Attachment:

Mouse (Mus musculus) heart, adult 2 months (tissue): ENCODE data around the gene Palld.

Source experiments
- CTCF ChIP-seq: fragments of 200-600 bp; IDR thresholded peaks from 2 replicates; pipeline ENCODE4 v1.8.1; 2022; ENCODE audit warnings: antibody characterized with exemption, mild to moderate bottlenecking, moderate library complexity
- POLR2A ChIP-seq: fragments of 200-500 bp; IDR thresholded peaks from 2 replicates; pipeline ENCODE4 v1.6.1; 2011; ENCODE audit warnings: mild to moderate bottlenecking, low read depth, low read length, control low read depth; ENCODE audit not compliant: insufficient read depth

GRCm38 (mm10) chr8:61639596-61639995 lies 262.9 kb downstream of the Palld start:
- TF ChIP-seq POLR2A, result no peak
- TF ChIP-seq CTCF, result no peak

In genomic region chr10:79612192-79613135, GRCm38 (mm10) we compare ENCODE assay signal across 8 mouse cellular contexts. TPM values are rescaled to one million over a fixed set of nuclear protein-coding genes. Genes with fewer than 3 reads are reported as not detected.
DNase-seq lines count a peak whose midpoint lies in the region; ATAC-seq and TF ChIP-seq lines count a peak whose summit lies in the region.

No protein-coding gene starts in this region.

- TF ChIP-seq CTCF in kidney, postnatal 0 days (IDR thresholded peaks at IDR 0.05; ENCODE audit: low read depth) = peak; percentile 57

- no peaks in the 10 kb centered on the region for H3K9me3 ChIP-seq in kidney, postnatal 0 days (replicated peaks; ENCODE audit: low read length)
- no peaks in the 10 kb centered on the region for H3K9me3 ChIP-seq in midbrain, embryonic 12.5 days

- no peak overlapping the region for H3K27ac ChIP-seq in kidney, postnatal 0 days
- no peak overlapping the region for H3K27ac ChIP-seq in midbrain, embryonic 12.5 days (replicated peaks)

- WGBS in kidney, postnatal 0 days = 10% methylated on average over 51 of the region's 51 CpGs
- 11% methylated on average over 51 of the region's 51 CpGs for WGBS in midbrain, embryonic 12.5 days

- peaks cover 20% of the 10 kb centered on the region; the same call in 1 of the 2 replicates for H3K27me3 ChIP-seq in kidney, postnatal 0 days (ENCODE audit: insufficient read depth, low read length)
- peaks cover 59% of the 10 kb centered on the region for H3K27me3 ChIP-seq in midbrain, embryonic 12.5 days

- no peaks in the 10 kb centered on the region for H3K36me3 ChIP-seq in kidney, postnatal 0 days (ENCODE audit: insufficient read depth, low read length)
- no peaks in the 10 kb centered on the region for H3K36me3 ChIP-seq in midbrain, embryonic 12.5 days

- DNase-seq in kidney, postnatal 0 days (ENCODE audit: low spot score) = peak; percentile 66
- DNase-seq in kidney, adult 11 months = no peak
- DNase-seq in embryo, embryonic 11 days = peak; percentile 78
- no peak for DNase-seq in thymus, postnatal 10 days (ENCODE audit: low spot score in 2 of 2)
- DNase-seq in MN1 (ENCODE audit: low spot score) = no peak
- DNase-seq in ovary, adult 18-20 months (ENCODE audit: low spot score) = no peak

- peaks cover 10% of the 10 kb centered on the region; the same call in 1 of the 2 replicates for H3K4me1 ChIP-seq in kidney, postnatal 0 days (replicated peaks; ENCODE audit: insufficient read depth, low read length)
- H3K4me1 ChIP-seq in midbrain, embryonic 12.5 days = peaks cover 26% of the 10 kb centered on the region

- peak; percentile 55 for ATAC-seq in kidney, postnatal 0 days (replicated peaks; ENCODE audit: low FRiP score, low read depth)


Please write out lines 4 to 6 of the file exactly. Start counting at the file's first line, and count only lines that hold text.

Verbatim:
- POLR2A ChIP-seq: fragments of 200-500 bp; IDR thresholded peaks from 2 replicates; pipeline ENCODE4 v1.6.1; 2011; ENCODE audit warnings: mild to moderate bottlenecking, low read depth, low read length, control low read depth; ENCODE audit not compliant: insufficient read depth

GRCm38 (mm10) chr8:61639596-61639995 lies 262.9 kb downstream of the Palld start:
- TF ChIP-seq POLR2A, result no peak